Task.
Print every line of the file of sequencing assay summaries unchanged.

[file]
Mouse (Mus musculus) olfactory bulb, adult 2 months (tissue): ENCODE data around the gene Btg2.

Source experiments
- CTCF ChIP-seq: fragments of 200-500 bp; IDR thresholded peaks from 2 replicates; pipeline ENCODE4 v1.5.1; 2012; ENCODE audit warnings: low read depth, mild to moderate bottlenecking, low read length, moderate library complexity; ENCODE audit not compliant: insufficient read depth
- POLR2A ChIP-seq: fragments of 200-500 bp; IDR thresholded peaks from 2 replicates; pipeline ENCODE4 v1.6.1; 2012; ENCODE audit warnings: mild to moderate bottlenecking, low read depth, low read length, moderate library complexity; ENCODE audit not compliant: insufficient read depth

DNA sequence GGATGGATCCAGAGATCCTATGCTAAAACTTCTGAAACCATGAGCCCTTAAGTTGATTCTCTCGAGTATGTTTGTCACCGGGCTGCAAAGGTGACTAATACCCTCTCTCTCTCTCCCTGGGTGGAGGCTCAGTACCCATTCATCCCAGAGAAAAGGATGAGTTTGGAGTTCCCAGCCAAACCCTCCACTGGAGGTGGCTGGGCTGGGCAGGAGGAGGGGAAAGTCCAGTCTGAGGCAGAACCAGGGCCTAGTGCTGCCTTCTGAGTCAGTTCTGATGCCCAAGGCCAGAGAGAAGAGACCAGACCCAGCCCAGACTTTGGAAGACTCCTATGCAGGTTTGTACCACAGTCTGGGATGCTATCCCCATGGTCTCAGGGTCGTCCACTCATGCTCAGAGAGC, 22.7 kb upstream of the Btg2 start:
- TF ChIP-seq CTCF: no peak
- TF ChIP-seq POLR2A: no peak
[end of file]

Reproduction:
Mouse (Mus musculus) olfactory bulb, adult 2 months (tissue): ENCODE data around the gene Btg2.

Source experiments
- CTCF ChIP-seq: fragments of 200-500 bp; IDR thresholded peaks from 2 replicates; pipeline ENCODE4 v1.5.1; 2012; ENCODE audit warnings: low read depth, mild to moderate bottlenecking, low read length, moderate library complexity; ENCODE audit not compliant: insufficient read depth
- POLR2A ChIP-seq: fragments of 200-500 bp; IDR thresholded peaks from 2 replicates; pipeline ENCODE4 v1.6.1; 2012; ENCODE audit warnings: mild to moderate bottlenecking, low read depth, low read length, moderate library complexity; ENCODE audit not compliant: insufficient read depth

DNA sequence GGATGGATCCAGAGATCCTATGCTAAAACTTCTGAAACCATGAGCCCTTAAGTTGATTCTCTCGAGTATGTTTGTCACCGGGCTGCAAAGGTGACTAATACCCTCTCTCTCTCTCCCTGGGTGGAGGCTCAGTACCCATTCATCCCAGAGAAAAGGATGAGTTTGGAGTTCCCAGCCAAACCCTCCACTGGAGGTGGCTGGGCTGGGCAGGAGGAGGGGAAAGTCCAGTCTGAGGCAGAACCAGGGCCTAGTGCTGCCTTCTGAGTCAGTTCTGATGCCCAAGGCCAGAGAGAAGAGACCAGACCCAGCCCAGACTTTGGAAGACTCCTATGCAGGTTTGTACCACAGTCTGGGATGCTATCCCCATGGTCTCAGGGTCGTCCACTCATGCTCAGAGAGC, 22.7 kb upstream of the Btg2 start:
- TF ChIP-seq CTCF: no peak
- TF ChIP-seq POLR2A: no peak